(The courts where paved with Yorkshire stone flags, the streets cobbled with sets with flag pavements. The court or terraces had iron bollards at the top where they formed a tee with a street. Only hand -carts had access and these had to be twisted and turned to get through the bollards. Fire engines or ambulances could not access the courts, it was far from an ideal situation. The street where much wider than the courts making the houses in the streets much brighter than those in the courts. If one of these houses became vacant it was said you'd need a letter from the "Holy Ghost" the wife would have to sleep with the landlord or a brown envelope would have to be passed over as key money.

3 Scotland Road like most names was shortened, it was Scotty to most people. Scotty was divided into parishes, Holy Cross, St Bridgets, Archbishop Goss, Our Lady's (Elldy) St Sylvesters (Silly) St Albans, St Gerards, St Alphonses, and St Anthonys the parishes where sub divided into areas of streets, like Ashy, Silly, Hooky, Latty, Elldy, etc Toagy lived in a cluster of courts, Nick named the Vatican, to be precise he lived in an elongated court known as Ammy. The court ran from Latty (Latimer Street) at the top end to a walled block end at the bottom. Half way down it formed a tee with Furlong Street (Furly), off which ran another four courts. Liscard Buildings, Egremont Buildings, Seacombe buildings, and Wallasey Buildings. All the courts where cul-de-sacs, at the open end three or four cast iron bollards stopped vehicle entry. Ammy had bollards at the top and middle, the whole area was paved with Yorkshire stone flags with a gutter made of the same material running down the middle to a grid at the bottom .

4 Toagys other play space was the lobby, his mates Crimmy and Swifty would play in each others lobby. When it was raining they would sit on the step watching the rain bounce of the flags, three abreast cuddled together to keep warm. The rain would pore down the broken down spouts along a moulded gutter in the flags into the central gutter. There the rain would gush in a torrent to a small grid at the bottom of the court.

The grid flowed through a square hole in the wall that separated the Rope Works the Purax (a factory that made mattresses and an awful stink) and a service entry at the bottom of Ammy. The grid was often blocked and flooded the bottom of the court. The lads would throw pieces of wood and other things into the lake. They would shout with glee when one made a bigger splash. Toagy would wade in followed by the other lads to retrieve the object that made the splash. In his haste to get there he tripped in the centre gutter and ended face down head under the water. Crimmy ran back to the lobby to shout Toagys Ma "Mrs. Copse Mrs. Copse, Toagys drownin' he fell down the grid." By the time Toag had got to the front door, he had recovered, he was standing with his legs apart in the middle of the flood. He was bedraggled covered in slush that had washed out of the entry into the flood, the filthy water dripping from his hair. "A'm sorry Ma" he spluttered. "A' Sorry Yeh" his mum shouted. " Gerrin A'l kill yeh when Ah gerole of yeh.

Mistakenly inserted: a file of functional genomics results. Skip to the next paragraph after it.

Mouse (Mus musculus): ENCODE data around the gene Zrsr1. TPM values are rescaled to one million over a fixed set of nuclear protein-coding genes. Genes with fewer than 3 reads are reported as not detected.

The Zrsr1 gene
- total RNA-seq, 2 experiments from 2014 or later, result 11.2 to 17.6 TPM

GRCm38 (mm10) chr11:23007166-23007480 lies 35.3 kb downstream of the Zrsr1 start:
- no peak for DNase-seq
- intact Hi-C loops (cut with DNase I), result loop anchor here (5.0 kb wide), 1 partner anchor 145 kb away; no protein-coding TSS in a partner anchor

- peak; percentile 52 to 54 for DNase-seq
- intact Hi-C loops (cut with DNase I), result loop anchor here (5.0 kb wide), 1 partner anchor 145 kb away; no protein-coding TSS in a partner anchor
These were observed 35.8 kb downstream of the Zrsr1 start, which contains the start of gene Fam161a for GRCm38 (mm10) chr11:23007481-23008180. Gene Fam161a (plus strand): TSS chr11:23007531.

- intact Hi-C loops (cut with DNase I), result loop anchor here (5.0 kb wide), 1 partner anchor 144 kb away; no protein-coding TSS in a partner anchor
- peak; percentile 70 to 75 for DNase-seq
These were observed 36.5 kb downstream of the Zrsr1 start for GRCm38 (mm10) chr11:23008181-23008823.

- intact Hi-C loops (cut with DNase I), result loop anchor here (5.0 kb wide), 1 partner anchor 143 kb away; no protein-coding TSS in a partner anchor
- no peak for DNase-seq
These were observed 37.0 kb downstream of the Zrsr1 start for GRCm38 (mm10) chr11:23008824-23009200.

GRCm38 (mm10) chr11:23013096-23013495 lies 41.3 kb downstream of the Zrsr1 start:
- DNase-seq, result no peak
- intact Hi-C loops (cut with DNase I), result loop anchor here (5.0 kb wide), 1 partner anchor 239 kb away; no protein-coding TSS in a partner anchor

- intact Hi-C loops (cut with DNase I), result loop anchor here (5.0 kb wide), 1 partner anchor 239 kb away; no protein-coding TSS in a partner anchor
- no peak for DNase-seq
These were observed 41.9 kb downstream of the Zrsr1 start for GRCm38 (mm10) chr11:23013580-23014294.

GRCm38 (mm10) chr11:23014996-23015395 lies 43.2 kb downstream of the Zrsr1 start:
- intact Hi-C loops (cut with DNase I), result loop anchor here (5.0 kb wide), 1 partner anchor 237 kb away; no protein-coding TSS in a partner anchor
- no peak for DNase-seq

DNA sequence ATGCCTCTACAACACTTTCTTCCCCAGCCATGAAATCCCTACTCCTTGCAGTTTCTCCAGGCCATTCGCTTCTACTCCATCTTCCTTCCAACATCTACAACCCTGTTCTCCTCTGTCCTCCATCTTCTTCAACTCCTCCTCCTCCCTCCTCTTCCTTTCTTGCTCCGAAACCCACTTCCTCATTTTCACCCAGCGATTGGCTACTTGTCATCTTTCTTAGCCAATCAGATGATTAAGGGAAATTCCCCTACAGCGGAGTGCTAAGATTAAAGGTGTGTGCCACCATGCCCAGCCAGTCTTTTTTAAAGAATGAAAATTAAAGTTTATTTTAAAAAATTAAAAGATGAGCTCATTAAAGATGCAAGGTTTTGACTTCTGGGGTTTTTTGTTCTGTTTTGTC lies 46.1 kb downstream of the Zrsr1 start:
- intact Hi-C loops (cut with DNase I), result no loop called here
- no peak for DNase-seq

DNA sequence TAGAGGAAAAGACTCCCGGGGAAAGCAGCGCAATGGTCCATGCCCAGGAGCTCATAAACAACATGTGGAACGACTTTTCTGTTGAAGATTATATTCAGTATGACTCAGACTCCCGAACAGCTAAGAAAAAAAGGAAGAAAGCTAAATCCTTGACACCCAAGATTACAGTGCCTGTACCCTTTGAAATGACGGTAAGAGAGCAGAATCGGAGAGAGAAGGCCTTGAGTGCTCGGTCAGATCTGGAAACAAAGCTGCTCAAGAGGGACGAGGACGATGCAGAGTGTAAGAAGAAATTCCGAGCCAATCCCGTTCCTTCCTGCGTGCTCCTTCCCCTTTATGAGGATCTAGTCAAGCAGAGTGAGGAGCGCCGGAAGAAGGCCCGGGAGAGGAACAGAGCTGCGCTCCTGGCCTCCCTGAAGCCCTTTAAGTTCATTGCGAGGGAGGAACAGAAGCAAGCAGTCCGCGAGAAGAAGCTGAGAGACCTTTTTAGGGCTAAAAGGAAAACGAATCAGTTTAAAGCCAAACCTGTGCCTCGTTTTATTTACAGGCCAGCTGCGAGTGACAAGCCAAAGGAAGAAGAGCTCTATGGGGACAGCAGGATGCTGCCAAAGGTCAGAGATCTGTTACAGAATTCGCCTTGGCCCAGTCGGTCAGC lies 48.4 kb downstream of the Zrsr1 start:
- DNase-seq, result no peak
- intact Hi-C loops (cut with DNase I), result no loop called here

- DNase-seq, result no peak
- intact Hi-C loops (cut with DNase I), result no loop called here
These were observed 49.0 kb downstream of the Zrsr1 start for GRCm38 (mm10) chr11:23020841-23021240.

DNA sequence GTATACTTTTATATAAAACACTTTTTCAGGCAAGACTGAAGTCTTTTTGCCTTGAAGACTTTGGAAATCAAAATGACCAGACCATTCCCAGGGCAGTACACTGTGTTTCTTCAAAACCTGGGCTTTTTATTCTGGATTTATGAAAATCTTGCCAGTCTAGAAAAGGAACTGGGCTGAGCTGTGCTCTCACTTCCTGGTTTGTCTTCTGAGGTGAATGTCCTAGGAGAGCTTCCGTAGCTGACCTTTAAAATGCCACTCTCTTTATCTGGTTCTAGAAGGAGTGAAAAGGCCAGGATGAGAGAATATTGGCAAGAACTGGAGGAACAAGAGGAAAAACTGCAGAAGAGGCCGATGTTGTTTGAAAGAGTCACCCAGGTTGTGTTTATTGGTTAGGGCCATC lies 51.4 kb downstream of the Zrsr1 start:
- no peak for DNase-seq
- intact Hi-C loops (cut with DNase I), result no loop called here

Billy Woods has kindly provided an idea for the front cover of his book 'No Trees In Scotland Road'. Billy is still working on the contents of the book and we print below an outline of a humorous extract about 'The Parish'.

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In this instance 'The Parish' that Billy refers to was the government funded humiliating means tested benefit agency of the day. A visit to 'The Parish' was made to two central characters featured in Billy's book. The quest was to seek money to pay the rent and to purchase food. Whilst there a problem developed between an officious clerk and a woman who was partaking of snuff and by doing so gave the clerk a bout of sneezing and difficulty in seeing. An added accidental spillage of the snuff then caused a soiling of his suit. Heated words exchanged between the clerk and woman was over-heard by the Chief Superintendent. as they were called in these establishments. He not wanting to involve himself in anything unsavoury peeked through the door of his office. He saw a very agitated clerk, red faced, eyes watering and looking decidedly unwell. Other people already waiting to be attended then began to stoke up the situation until thinking that he had a real problem on his hands the Chief Superintendent proceeded to phone both the Ambulance and Police. The resulting consequences are both hilarious and sad for although Billy's book is fictional in character story line it is based on factual memories of such places as 'The Parish'.

If you would like to find out more about how Billy's book is coming along or if you might have memories of the Scotland Road area you can phone Billy on 0151 547 2783. You can also e.mail Billy -

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Billy is pictured during conversations about various chapters to be included in his book with successful Liverpool author Freddy O'Connor. Two of Freddy's books feature on 'Books on the Web' and we hope to have news of his new book shortly.

Comments and feedback c/o